Wilhelm Hahnemann

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Willi Hahnemann
Personal information
Full name Wilhelm Hahnemann
Date of birth (1914-04-14)14 April 1914
Place of birth Vienna, Austria
Date of death 23 August 1991(1991-08-23) (aged 77)
Place of death Vienna, Austria
Playing position striker
Youth career
SR Donaufeld
Senior career*
Years Team Apps (Gls)
1934-1941 Admira Vienna (263 189)
1945-1950 SC Wacker Wien
National team
1935-1948 Austria 23 (4)
1938-1941 Germany 23 (16)
Teams managed
1952-1953 First Vienna
1953-1955 SpVgg Greuther Fürth
1955-1958 Grasshopper Club Zürich
1958-1959 FC Biel/Bienne
1961-1962 FC Biel/Bienne
1966-1967 FC Lausanne-Sport

* Senior club appearances and goals counted for the domestic league only.

† Appearances (goals)

Wilhelm Hahnemann (14 April 1914 – 23 August 1991) was an Austrian and German football player who started his career at Admira Vienna.

International career

Hahnemann played 23 games from 1935 to 1948 for the Austria national football team and scored four goals in these appearances. In the 1935-36 Austrian league season he netted 23 goals for his club to become the league's top scorer.

After the Anschluss that united Austria and Germany, Hahnemann played 23 matches for Germany's national team between 1938 and 1941, scoring 16 goals. He also appeared with the German squad that took part in the 1938 World Cup in France.[1]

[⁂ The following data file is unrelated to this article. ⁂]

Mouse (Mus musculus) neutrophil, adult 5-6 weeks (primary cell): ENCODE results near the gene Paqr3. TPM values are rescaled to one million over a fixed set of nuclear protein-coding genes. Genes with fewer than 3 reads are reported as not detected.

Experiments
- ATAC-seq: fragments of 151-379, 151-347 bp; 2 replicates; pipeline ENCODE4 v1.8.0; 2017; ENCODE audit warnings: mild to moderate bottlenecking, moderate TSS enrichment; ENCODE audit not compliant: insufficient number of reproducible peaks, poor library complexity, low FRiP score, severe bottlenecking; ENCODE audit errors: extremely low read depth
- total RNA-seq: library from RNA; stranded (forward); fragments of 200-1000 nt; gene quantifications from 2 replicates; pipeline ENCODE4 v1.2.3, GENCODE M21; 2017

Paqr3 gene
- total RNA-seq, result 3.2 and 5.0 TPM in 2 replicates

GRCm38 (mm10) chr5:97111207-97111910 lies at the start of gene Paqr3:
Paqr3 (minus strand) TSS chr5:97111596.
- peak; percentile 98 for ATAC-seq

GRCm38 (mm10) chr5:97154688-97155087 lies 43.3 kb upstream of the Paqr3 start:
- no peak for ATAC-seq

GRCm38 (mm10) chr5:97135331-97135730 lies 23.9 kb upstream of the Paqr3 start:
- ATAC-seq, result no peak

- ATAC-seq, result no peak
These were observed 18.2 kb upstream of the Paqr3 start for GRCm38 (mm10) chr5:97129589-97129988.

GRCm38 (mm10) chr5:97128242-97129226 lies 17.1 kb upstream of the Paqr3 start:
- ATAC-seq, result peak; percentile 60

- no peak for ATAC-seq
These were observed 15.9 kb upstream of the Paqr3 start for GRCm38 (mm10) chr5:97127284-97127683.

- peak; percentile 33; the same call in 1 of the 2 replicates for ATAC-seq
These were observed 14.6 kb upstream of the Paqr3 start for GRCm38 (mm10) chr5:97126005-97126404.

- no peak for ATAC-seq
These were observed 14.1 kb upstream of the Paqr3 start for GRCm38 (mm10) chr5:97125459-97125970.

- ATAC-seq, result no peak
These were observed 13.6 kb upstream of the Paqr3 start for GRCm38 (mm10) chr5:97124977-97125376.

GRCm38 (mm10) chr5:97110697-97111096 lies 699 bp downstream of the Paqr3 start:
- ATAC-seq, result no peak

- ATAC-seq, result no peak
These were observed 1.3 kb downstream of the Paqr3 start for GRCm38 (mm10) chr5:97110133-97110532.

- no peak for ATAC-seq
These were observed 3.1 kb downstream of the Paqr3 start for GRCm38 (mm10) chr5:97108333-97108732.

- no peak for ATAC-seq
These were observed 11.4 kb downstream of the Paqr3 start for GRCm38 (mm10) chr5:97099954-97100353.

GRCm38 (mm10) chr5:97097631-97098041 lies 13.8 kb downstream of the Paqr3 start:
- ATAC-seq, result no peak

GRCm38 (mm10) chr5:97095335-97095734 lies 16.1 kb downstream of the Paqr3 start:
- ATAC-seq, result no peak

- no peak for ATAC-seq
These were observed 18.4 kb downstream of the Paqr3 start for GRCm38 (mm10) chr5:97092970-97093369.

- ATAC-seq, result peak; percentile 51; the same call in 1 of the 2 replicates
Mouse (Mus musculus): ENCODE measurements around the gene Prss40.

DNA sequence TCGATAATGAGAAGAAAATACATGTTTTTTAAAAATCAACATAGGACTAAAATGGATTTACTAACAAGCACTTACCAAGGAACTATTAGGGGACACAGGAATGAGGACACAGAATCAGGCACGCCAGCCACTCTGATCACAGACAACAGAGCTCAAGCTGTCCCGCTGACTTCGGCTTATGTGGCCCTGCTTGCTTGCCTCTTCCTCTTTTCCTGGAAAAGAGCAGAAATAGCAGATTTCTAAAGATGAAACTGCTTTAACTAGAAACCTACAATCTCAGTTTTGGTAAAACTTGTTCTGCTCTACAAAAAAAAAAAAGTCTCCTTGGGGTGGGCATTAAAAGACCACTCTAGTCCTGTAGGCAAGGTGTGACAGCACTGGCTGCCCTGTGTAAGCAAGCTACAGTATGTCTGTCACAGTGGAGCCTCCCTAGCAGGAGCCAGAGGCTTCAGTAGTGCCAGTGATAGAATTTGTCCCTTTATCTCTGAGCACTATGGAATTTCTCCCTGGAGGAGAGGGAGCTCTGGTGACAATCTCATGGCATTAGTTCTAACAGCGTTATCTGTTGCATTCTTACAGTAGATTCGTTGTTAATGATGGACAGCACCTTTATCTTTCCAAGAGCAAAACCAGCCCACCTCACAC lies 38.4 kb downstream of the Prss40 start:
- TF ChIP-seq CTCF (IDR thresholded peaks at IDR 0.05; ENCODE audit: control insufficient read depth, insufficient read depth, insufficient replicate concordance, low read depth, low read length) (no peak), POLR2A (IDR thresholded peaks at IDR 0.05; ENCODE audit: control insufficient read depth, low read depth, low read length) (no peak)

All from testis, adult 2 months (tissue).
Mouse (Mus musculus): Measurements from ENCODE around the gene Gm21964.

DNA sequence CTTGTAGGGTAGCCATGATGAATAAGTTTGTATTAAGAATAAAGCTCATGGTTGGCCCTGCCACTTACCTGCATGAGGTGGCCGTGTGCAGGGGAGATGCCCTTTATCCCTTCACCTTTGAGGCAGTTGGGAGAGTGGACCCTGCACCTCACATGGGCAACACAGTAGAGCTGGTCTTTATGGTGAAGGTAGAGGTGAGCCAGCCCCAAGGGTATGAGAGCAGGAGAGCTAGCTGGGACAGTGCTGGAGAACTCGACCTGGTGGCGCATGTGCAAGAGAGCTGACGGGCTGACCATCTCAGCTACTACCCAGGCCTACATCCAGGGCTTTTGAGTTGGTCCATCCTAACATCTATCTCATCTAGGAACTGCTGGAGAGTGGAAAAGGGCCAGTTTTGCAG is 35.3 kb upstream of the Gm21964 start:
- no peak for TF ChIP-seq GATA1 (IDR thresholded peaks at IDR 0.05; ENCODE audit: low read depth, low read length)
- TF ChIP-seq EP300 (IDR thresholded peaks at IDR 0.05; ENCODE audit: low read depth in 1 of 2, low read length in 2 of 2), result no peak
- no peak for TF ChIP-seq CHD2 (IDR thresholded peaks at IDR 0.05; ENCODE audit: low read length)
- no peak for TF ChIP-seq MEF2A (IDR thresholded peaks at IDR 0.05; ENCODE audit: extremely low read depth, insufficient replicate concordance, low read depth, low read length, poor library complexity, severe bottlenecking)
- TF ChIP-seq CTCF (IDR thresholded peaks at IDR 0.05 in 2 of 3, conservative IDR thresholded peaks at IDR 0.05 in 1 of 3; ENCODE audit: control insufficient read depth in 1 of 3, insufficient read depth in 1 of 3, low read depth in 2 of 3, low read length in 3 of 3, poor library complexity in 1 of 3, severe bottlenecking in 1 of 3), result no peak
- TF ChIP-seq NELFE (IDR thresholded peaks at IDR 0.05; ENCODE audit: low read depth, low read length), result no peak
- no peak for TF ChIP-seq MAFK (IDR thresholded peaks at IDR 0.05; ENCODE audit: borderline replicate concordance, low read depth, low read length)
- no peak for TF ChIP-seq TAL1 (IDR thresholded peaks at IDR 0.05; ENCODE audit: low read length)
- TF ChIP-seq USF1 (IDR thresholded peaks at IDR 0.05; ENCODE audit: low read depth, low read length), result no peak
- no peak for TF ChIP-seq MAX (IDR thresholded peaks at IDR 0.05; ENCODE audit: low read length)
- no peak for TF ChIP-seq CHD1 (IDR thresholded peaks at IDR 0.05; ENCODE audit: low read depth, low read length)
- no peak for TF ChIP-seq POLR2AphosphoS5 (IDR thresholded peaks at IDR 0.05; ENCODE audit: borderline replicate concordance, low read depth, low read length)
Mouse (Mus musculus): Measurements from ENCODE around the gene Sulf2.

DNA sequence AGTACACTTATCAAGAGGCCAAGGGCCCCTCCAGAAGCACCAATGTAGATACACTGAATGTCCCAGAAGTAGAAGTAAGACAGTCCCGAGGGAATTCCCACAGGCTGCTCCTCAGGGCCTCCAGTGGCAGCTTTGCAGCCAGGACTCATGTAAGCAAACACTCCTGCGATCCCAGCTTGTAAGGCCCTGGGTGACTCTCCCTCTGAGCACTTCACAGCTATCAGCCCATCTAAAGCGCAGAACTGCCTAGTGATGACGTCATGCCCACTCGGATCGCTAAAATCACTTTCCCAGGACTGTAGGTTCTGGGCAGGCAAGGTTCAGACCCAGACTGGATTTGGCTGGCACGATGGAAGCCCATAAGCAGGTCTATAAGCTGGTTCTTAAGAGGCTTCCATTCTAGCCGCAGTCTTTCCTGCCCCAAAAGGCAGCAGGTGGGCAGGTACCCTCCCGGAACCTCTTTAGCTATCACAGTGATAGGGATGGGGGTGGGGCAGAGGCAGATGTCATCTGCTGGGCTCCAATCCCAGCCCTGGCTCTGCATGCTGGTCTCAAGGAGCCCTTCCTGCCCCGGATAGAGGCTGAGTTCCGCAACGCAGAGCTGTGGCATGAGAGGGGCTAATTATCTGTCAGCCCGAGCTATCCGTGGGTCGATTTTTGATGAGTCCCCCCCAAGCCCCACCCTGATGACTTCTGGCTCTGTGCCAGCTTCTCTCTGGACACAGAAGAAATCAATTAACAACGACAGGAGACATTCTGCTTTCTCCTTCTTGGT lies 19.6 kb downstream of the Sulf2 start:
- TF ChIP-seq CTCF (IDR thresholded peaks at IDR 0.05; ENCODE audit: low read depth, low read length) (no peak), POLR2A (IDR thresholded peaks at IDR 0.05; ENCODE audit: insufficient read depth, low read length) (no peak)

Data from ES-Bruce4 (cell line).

In a 1940 international match he managed the feat of a double hat-trick in a 13:0 victory over Finland. The only player to score more goals for Germany in a single match was Gottfried Fuchs who scored 10 times against Russia at the 1912 Olympic games in Stockholm.

After his playing career, he became a manager with SpVgg Greuther Fürth[2] and in Switzerland.[3]


External links


  1. Wilhelm Hahnemann - International Goals - RSSSF
  2. http://www.greuther-fuerth.de/v3/chronik/trainer.php
  3. "Switzerland - Trainers of First and Second Division Clubs". Rsssf.com. 20 June 2007.<templatestyles src="Module:Citation/CS1/styles.css"></templatestyles>
  4. "Österreichs Torschützenkönige". www.oberliga-a.at. Archived from the original on 15 September 2007. Retrieved 2008-07-04.<templatestyles src="Module:Citation/CS1/styles.css"></templatestyles>